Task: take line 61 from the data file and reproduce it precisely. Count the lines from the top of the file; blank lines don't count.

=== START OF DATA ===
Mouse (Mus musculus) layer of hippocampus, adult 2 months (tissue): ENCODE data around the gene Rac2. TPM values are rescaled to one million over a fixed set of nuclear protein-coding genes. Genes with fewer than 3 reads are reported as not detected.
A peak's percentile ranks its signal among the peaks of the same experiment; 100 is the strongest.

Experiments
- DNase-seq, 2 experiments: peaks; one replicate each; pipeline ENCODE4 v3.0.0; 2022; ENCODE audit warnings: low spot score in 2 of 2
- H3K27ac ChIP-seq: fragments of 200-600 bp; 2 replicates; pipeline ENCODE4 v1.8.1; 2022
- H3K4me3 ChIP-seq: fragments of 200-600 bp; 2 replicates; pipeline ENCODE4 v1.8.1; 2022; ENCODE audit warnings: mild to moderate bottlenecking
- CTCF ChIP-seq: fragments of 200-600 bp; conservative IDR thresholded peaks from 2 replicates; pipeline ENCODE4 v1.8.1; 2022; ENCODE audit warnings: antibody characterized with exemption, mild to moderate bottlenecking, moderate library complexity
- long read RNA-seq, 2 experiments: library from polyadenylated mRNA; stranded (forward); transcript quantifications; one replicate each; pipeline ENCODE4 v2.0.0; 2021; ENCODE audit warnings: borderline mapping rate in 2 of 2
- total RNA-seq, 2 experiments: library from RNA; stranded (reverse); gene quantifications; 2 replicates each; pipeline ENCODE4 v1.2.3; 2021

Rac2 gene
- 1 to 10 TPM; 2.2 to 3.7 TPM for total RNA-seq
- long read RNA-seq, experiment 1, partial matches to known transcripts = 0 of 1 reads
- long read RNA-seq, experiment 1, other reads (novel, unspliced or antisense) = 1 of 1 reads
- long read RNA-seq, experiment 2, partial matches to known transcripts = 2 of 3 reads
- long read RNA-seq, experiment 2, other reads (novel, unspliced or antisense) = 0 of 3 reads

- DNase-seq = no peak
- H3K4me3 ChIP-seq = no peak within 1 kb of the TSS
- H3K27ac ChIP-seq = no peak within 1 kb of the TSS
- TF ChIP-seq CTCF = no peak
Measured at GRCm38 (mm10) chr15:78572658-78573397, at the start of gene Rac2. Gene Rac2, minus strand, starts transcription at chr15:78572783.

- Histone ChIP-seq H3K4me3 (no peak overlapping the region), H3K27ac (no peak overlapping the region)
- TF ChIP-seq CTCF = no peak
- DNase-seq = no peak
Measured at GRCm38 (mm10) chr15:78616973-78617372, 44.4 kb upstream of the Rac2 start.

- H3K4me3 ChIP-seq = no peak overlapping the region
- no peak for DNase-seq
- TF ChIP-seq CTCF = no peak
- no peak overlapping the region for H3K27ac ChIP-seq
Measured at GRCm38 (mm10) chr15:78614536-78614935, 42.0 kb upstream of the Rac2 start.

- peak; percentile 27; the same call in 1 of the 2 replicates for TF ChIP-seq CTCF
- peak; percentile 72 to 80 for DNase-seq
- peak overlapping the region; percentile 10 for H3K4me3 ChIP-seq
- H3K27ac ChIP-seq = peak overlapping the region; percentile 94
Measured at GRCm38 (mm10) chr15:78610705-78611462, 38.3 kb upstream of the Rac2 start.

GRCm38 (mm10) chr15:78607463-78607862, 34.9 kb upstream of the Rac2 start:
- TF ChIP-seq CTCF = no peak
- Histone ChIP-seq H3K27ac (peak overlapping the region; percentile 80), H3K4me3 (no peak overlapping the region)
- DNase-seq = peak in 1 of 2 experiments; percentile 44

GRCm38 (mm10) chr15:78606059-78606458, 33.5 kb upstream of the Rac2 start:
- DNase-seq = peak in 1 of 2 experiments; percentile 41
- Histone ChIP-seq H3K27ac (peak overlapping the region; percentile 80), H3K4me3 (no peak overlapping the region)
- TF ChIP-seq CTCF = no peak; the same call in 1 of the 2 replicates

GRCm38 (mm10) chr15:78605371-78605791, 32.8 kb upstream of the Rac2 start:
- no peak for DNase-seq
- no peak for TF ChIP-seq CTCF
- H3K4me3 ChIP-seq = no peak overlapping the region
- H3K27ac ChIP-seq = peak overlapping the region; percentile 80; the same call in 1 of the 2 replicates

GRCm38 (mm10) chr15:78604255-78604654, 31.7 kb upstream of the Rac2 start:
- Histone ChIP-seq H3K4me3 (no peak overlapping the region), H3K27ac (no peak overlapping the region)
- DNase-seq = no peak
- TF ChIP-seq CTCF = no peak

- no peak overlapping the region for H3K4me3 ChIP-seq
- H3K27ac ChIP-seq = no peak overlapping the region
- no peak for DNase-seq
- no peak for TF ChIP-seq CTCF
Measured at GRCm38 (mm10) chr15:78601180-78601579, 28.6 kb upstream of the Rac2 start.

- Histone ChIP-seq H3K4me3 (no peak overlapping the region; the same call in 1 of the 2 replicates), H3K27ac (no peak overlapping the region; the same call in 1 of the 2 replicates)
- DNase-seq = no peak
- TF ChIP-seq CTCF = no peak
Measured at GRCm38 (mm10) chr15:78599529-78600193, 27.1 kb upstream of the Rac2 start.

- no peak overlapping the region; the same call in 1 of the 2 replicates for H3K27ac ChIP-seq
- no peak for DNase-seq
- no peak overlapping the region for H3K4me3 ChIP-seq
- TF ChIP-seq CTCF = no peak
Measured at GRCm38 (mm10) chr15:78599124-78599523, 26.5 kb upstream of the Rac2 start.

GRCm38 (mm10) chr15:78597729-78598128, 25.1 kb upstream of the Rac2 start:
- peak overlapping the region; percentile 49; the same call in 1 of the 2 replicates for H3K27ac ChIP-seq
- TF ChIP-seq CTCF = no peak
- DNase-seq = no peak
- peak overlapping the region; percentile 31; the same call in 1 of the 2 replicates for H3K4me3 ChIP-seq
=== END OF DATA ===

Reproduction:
- no peak overlapping the region; the same call in 1 of the 2 replicates for H3K27ac ChIP-seq